“Art is what makes us human”.  This quote in the closing minutes of The Rape of Europa almost makes the combined four hours of this documentary and The Monuments Men seem like they pussy footed around the real heart of the issue.  In those six words, I think I got it more than the rest of the two movies in their entirety.

The Rape of Europa
Directed By – Richard Berge,  Bonni Cohen, Nicole Newnham
Written By – Richard Berge,  Bonni Cohen, Nicole Newnham

MOVIE REVIEW | The Monuments Men (2014)

From TV hunk, to a pretty rocky beginning on the big screen, to legit super star, to respected director, George Clooney’s career has been pretty interesting to watch.  Confessions of Dangerous Mind is was the perfect directorial debut to show he was a real film maker with real ideas.  Goodnight and Good Luck was a deserved award winner that got plenty of attention at the time, but doesn’t seem to be all that talked about these days.  Leatherheads seemed like a bit of a tossed off dick around of Clooney having fun.  It was nothing to rave about, but it was perfectly fine.  The Ides of March was a return to trying something a little more important, along the lines of Goodnight and Good Luck, but it came and went without leaving much of an impression.  But now, Clooney gets his first chance at a big budget, big star cast, big everything kind of movie, with The Monuments Men.

The Second World War is coming to a close and Hitler is on the ropes.  But that hasn’t stopped him stealing and amassing the greatest pieces of art on offer as he makes his way through Europe.  Now, there are two possible outcomes.  Either the Nazis win the war and the art will all be shown in the planned Furher Museum, a massive literal building and even bigger figurative wank.  Or, the Nazis lose, and follow Hitler’s orders to destroy all these masterworks before the allies can get their hands on them.

Cue the Monuments Men, a group of art experts led by George Clooney’s Frank Stokes, and played by Mat Damon, Bill Murray, John Goodman, Hugh Bonneville, Bob Balaban, Jean Dujardin and Dimitri Leonidas.  After a brief stint in basic training, these candy assed New York intellectuals are soon landing in Normandy, just behind the D Day invasion, and on the hunt for some of the greatest pieces of art ever created.  Matt Damon’s James Granger is deployed to Paris where he meets Claire (Cate Blanchett), a former French resistance member who may know where the Germans have taken the stolen art.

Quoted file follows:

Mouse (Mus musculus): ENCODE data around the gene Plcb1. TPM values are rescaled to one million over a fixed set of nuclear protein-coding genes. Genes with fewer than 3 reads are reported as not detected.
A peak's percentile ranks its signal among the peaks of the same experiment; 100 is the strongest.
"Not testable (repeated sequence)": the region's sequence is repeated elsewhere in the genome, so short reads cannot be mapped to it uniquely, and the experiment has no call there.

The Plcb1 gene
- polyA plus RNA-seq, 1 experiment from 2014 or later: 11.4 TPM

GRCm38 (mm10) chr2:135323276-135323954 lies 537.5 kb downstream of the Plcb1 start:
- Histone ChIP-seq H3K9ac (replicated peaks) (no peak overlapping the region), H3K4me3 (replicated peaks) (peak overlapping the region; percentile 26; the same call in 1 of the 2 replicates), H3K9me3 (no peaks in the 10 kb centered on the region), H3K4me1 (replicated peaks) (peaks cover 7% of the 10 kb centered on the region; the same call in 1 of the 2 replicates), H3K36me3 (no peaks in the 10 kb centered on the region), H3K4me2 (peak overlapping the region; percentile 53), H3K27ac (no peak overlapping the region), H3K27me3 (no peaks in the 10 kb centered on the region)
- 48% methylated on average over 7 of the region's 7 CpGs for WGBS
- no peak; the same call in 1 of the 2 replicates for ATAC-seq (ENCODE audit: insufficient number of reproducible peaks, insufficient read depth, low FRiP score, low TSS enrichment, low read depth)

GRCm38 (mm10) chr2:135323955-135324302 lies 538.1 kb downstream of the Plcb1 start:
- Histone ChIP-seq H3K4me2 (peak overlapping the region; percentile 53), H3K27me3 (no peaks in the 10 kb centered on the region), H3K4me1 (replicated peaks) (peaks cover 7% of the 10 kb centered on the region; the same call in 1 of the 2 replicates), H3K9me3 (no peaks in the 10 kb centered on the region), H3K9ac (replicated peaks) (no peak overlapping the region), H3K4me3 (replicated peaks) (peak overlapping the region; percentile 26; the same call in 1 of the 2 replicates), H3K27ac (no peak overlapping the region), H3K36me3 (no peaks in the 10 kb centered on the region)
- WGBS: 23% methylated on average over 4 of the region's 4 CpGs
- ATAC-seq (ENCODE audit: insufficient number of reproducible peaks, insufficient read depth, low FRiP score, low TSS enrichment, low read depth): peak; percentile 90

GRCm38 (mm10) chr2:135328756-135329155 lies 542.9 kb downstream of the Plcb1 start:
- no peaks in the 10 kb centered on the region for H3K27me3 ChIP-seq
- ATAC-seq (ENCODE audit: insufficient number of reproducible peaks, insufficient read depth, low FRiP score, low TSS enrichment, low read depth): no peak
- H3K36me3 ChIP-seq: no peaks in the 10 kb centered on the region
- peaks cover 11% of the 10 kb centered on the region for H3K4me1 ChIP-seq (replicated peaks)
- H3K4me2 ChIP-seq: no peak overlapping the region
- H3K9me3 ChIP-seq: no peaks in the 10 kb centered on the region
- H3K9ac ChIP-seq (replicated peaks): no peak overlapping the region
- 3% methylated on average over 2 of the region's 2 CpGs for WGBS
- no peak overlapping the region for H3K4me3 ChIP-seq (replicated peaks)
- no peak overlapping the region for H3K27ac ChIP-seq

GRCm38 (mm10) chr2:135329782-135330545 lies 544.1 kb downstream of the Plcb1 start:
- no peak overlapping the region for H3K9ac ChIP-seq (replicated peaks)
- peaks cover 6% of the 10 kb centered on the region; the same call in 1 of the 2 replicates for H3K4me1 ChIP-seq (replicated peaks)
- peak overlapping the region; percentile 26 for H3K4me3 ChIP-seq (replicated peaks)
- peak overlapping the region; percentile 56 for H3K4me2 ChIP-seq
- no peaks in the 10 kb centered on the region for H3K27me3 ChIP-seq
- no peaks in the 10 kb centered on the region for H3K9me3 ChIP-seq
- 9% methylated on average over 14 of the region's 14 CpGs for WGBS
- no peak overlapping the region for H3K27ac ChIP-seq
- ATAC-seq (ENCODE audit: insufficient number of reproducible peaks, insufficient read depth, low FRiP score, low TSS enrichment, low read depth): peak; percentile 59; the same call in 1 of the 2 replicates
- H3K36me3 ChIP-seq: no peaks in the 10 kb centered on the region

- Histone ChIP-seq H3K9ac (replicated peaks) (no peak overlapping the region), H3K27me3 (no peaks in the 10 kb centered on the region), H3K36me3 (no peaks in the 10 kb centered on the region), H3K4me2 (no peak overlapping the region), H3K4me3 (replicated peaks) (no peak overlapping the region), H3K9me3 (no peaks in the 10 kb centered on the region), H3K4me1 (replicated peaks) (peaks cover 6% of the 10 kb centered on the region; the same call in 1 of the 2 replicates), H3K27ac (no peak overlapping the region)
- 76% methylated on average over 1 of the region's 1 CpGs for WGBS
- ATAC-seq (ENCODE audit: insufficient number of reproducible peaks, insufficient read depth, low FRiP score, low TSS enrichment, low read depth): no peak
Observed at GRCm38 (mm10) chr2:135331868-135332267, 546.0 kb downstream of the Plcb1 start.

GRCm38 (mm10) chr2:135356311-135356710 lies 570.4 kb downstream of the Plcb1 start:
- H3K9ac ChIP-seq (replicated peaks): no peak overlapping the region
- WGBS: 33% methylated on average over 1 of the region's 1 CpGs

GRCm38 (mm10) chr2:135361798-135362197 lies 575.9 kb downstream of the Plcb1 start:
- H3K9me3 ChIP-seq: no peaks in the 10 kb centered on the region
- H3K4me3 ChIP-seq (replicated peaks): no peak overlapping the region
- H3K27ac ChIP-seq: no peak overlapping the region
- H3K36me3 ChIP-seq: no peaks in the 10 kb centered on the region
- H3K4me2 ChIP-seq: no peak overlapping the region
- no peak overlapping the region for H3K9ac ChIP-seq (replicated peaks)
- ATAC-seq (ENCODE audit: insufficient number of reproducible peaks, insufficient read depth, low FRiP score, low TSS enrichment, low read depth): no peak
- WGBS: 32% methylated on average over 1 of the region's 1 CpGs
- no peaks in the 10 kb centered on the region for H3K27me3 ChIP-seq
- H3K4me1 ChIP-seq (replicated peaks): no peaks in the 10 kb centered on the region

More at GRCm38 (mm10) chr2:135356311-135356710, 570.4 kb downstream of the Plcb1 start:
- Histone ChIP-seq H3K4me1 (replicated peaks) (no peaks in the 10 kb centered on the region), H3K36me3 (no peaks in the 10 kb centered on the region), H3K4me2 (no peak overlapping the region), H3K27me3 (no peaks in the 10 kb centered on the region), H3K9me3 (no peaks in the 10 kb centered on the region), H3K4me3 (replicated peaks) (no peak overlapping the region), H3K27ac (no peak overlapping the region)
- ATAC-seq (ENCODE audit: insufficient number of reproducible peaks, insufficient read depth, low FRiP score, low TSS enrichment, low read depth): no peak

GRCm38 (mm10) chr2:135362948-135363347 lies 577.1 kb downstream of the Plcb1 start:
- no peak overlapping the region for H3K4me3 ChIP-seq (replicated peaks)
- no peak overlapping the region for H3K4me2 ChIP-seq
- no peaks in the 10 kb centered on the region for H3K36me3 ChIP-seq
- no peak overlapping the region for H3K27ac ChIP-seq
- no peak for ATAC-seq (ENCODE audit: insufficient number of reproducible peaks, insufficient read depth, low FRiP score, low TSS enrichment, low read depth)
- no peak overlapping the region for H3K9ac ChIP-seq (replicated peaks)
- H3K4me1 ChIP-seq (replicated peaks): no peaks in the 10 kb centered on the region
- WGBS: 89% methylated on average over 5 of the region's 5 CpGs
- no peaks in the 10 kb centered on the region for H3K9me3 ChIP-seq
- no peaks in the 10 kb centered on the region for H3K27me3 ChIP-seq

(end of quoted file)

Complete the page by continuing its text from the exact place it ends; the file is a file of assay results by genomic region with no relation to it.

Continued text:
It’s a great story that needs to be told, it’s made up of a great cast, and Clooney’s direction is, well, great.  The only problem is, for all its great aspects, The Monuments Men only adds up to be a good movie.  In no way bad, it just doesn’t reach the levels it really should.  And I put that down to its weird, sluggish pacing.

Almost immediately after arriving in Europe, the core group is split up into four or five little units, all heading to different countries on their own little missions.   Add to this the Russians not so well intentioned version of the Monuments Men, Blanchett’s story line and the odd German character, and it feels like Clooney’s biggest problems should have been finding time to fit everything in.  Yet somehow, every scene, every story, every event seems to be a little slower than should be, and go just a little longer than necessary.  It doesn’t quite ever get the momentum it needs.

When I first heard about The Monuments Men and saw trailers, I wondered how the movie would ever justify the loss of human life just for some paintings.  It’s obvious Clooney thought that too, because he shoehorns in three or four different conversations and monologues all addressing that very topic.  The only problem is, when the movie wasn’t talking about it directly, I kind of got on board with their mission and the huge risks they were talking, just for some paintings.  But whenever the story would stop dead in its tracks to address it, I was taken out of it.  Clooney really needed to have a little more faith in his movie and his audience.